OPERATIONAL EFFICIENCY is key to higher profits, yet IT channel companies are contending with new complexities from business transformation that make achieving efficiency challenging, according to recent research from CompTIA Inc.
Channel firms surveyed by the Downers Grove, Ill.-based industry association cite customer demand, cloud computing, and emerging technology as top drivers for transforming their business from a hardware-centric reseller model to a services and recurring revenue model. In addition, a quarter of respondents polled point to decreasing margins as a factor in their thinking.
Yet transformation has made operating an IT channel business more complex than it was two years ago, according to 45 percent of respondents. The top reason, say 53 percent of channel pros, is the increasing streams of data they must manage and analyze. Other key factors that have made business operations more complex include expansion into new business lines/models (49 percent), more challenging and complicated customer engagement and the introduction of emerging technology to IT channel companies’ portfolios (both at 48 percent), and more vendors and suppliers in the mix (38 percent).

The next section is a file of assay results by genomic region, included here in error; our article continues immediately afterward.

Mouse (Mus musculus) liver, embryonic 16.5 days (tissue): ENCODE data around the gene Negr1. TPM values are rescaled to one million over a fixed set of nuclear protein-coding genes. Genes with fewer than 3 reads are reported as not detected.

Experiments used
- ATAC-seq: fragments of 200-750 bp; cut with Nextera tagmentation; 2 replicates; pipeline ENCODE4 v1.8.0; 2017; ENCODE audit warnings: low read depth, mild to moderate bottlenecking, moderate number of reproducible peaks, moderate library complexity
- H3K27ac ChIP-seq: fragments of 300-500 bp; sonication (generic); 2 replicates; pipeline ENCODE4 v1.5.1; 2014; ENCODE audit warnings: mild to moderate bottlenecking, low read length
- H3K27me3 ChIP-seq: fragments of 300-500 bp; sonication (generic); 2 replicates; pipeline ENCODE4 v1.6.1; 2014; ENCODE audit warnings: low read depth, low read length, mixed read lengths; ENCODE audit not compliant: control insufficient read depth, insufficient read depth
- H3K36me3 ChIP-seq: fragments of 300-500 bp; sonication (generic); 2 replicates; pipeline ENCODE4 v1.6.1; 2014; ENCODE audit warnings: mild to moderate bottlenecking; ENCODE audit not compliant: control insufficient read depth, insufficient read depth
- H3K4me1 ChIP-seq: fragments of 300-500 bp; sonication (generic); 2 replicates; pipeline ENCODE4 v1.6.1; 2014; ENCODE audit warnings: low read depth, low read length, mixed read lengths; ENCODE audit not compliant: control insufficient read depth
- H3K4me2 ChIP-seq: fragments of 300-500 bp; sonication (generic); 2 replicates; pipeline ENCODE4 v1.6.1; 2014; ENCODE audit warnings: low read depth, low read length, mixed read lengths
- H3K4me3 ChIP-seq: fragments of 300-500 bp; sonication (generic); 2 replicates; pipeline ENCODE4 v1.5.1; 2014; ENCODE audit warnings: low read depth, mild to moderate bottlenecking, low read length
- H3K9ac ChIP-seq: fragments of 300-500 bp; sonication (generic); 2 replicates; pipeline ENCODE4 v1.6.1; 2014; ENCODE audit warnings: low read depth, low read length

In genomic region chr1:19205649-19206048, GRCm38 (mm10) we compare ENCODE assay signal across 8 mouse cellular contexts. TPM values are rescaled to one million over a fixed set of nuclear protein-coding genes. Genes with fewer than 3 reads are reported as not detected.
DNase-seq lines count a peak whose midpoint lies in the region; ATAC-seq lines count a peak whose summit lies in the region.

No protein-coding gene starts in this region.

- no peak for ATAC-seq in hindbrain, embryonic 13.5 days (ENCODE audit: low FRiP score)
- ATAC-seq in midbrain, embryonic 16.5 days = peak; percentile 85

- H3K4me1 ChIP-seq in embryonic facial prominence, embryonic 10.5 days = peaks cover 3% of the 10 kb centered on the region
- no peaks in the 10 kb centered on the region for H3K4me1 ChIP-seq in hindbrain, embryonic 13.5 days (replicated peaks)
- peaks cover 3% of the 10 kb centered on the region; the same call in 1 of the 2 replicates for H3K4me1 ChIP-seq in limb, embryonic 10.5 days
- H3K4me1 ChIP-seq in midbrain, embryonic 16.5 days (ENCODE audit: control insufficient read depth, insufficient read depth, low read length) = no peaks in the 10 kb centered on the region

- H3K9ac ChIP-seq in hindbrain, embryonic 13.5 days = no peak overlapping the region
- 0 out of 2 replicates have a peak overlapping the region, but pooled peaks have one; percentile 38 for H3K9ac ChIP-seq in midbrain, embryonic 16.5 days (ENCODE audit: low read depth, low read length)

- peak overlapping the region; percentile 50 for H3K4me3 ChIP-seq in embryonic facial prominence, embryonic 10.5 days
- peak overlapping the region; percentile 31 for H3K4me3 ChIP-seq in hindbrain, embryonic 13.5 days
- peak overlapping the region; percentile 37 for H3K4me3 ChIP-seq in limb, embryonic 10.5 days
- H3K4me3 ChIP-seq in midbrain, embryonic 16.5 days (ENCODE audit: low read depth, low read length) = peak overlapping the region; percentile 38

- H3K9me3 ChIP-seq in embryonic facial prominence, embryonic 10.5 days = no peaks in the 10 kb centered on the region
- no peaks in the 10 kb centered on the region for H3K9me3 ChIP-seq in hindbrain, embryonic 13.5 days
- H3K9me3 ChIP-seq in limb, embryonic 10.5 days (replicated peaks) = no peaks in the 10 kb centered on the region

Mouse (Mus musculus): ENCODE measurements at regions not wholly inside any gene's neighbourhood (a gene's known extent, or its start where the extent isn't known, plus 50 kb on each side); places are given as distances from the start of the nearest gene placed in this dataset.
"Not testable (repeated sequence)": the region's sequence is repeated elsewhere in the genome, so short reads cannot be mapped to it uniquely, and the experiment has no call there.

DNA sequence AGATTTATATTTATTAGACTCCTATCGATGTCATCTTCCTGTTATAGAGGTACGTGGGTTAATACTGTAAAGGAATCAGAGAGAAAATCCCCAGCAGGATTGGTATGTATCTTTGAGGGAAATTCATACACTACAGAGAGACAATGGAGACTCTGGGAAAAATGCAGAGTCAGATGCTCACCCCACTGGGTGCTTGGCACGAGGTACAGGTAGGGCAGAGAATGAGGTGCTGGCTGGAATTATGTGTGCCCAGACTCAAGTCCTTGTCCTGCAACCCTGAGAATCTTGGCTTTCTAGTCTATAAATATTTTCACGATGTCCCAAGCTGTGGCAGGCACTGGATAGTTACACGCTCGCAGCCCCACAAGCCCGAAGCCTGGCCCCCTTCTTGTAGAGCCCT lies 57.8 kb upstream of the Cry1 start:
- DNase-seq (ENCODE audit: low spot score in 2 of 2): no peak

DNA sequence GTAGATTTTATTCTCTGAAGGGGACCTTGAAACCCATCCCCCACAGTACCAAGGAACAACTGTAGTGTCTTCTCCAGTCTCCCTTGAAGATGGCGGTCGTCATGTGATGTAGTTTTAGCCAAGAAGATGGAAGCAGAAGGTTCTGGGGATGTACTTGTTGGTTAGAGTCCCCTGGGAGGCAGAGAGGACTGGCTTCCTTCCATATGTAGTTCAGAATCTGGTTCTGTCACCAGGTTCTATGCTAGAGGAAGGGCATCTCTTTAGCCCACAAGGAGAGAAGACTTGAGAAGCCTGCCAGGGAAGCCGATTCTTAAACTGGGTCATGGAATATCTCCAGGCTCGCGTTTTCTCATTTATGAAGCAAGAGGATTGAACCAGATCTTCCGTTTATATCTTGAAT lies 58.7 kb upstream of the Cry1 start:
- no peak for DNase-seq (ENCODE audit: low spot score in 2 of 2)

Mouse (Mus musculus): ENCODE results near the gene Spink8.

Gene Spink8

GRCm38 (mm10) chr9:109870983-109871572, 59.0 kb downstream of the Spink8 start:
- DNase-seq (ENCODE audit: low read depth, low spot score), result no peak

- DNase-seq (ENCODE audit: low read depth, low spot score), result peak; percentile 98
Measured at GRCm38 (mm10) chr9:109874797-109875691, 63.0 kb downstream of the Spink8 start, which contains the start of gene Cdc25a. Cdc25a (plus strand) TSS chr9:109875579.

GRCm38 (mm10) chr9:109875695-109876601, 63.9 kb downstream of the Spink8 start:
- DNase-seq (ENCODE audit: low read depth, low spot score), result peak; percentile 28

While respondents say operational efficiency is the No. 1 necessity to reaching overall business goals, only 2 in 10 assess their current operations as very efficient, and 39 percent deem themselves mostly efficient. Another 39 percent put themselves in the middle of the pack, and just 5 percent say they are very inefficient.
Survey respondents do know, however, that following best practices is key to efficiency, with 94 percent saying that creating repeatable processes, for example, is important. Similarly, 9 in 10 respondents say that calculating ROI and time to profitability before launching new initiatives is important or very important.
Indeed, CompTIA’s study makes clear that channel pros appreciate the importance of implementing best practices. While participants cite pricing pressure from customers and competitors as their top margin eater, they say inefficiencies in service delivery, sales processes, and financial performance tracking are squeezing profits as well.
Surveyed companies, fortunately, are not just wringing their hands about this. Efforts to improve efficiency are underway, such as implementing internally developed management methods, KPI tracking, project management frameworks like ITIL, and scorecard metrics.